Detox And Withdrawal Symptoms
If you’re dependent on alcohol to function, it’s recommended you seek medical advice to manage your withdrawal.
Some people may be prescribed medication to help achieve abstinence. You may also choose to attend self-help groups, receive extended counselling, or use a talking therapy such as cognitive behavioural therapy .
What Medications Are Used To Treat Alcohol Use & Abuse
Some medications can help patients quit drinking, treat alcohol withdrawal symptoms, and prevent relapse. Patients may also receive different medications while in the care of an addiction treatment professional to help address symptoms of co-occurring disorders if necessary.
Some of the medications patients may receive in the care an inpatient or outpatient treatment provider include:8,12
- Naltrexone, which can help reduce the urge to drink and help to curb problem drinking. It blocks the receptors in the brain that make people feel good when they drink, and it may help to reduce cravings.
- Acamprosate, which is designed to decrease cravings and urges to drink alcohol.
- Disulfiram, , which discourages people from drinking. It blocks the metabolism of alcohol in a persons body so that they experience unpleasant symptoms, like nausea, if they decide to drink.
Cessation Of Alcohol Intake
Medical treatment for alcohol detoxification usually involves administration of a benzodiazepine, in order to ameliorate alcohol withdrawal syndrome‘s adverse impact. The addition of phenobarbital improves outcomes if benzodiazepine administration lacks the usually efficacy, and phenobarbital alone might be an effective treatment.Propofol also might enhance treatment for individuals showing limited therapeutic response to a benzodiazepine. Individuals who are only at risk of mild to moderate withdrawal symptoms can be treated as outpatients. Individuals at risk of a severe withdrawal syndrome as well as those who have significant or acute comorbid conditions can be treated as inpatients. Direct treatment can be followed by a treatment program for alcohol dependence or alcohol use disorder to attempt to reduce the risk of relapse. Experiences following alcohol withdrawal, such as depressed mood and anxiety, can take weeks or months to abate while other symptoms persist longer due to persisting neuroadaptations.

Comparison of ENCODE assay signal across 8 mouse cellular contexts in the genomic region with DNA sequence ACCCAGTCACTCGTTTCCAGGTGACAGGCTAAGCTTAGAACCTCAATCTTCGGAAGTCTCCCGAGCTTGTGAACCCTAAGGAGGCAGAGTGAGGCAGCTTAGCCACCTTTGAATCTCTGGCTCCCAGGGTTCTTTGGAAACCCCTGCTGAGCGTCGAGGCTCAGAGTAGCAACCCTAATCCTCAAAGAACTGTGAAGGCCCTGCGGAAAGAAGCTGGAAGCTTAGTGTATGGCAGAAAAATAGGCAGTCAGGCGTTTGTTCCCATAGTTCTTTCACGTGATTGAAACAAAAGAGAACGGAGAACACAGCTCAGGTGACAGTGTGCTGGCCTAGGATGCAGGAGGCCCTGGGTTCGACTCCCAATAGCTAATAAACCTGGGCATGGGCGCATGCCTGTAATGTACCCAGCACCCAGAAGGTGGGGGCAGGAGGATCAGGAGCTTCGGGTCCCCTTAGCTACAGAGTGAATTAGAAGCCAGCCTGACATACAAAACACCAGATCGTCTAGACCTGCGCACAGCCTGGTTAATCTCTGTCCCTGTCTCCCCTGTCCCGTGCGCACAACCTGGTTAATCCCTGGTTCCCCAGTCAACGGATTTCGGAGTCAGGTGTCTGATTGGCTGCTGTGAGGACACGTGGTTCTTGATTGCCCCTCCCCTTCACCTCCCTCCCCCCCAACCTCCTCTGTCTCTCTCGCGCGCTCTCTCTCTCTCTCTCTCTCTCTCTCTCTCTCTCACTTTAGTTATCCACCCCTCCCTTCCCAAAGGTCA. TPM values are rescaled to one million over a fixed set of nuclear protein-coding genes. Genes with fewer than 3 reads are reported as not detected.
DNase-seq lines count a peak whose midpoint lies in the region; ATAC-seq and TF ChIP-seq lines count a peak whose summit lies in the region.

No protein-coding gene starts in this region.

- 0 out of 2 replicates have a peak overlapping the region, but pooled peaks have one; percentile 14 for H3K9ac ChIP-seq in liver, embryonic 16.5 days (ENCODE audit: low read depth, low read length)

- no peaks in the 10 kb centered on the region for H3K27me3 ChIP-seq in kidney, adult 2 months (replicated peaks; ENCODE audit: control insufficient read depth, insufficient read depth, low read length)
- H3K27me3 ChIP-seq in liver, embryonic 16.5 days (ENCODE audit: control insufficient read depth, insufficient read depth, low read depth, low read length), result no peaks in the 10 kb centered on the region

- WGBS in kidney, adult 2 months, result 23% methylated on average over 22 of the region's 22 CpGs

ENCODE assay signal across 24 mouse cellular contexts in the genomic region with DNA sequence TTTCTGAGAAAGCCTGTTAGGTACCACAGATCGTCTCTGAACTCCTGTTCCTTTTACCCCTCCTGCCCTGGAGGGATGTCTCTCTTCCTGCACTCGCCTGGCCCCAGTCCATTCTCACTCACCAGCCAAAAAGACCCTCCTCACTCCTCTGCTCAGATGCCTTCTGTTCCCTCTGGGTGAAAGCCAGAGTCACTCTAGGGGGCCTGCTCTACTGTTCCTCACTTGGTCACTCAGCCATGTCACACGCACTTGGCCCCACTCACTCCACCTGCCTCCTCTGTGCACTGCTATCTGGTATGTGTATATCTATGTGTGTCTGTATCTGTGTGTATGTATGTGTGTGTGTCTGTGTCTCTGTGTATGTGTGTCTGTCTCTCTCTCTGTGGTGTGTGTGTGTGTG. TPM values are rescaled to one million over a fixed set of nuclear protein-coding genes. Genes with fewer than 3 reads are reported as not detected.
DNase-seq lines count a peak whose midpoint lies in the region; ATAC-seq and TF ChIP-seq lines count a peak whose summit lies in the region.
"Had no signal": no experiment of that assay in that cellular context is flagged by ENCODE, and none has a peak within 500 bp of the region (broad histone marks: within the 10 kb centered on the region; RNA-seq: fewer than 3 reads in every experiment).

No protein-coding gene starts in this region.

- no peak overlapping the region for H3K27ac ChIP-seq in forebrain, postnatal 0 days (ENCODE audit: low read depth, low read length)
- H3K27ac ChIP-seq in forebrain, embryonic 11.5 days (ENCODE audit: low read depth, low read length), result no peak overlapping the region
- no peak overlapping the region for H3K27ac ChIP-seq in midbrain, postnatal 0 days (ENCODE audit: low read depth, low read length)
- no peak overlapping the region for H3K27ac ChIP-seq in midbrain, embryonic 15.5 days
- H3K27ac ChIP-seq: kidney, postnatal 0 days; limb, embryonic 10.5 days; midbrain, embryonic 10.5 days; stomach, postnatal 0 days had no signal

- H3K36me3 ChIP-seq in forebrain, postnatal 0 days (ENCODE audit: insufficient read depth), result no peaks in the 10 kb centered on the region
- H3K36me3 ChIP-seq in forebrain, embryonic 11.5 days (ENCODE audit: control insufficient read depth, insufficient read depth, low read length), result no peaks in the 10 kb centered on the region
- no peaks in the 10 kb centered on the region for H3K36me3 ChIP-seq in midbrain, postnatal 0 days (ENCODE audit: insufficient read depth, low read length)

How Much Does Medical Detox Cost
The cost of medical detox varies based on the length of treatment and the services offered by the treatment program.
The more intensive the treatment and the more amenities offered the higher the cost of treatment. Treatment of co-occurring disorders increases the cost of treatment.
A standard medical detox program at an accredited facility tends to range between $250 and $500 per day. Rapid detox programs typically cost $10,000 to $15,000 in total.
Luxury detox programs can be as much as $1000 or more per day. These programs offer inpatient hotel-like accommodations, gourmet meals, spa services, holistic treatments, and numerous one-on-one health professionals.
Literature Search And Study Selection
In August, 2010, we conducted electronic searches of published and in press original research articles and reviews in MEDLINE, Embase, SCOPUS, CINAHL, and PsycINFO, hand searches of reference lists of review articles, supplemental searches of internet references and searches by contacting experts in the field. Time periods of searches included 1960 to August, 2010. Search terms included alcohol abuse, alcohol dependence, alcohol use disorder, alcoholics, alcoholism, alcohol pharmacotherapy, naltrexone, acamprosate, topiramate, disulfiram, antidepressants, ondansetron, nalmefene, serotonergic agents, brief intervention, and physician intervention. Specific inclusion and exclusion criteria are included in Table 1.
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Addiction Treatment For Professionals In Philadelphia
At Providence Treatment, we help professionals in the medical, legal, and aviation fields, among others, overcome their addiction to alcohol and drugs. We understand that it can be overwhelming for you to admit that you need help for your addiction. When you are ready to get outpatient addiction treatment in Philadelphia, we are ready to help you. Our expertise is in serving high-profile clients and licensed professionals like you.
Dont let addiction to alcohol or drugs take over your life. You can overcome addiction at Providence Treatment. If you need help getting clean, then contact us at , and you can begin your recovery as soon as possible.
How Does Medical Detox Address Addiction
Successful completion of medical detox alone is not enough to ensure you overcome an addiction. But its an important first step in the recovery process.
Patients must receive ongoing treatment, especially if they have a co-occurring mental health issue. Other physical health issues must also be addressed. It isnt until detox is complete that the hard work of recovery and sober living begins.
Detox is best seen as preparation for the hard work of recovery.
Once a drug is out of your system and your immediate risk of complications from withdrawal has passed, you can focus on:
- family counseling that involves loved ones
- life skills training
- long-term substance abuse managemen
For many people, medical detox seems daunting. The first few days without a drug on which you have a physical and emotional dependence are not easy. However, with the right kind of medical support, the first phase of recovery can be safe and effective and enhances the long-term treatment plan.
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What To Expect During A Medical Detox Program
A medical detox program begins with an assessment of the patient.
This includes taking a medical history, a physical exam, and a review of the patients history of substance use. Patients undergo screening for co-occurring mental health disorders, problems with nutrition, and whether or not they have infectious diseases.
The goal of this initial phase is to assess the severity of the situation and use that information to design an effective treatment program.
If a program offers inpatient treatment, patients receive an assignment of a room and an explanation of the expectations of program participants.
Following the evaluation and assessment, patients begin the stabilization process.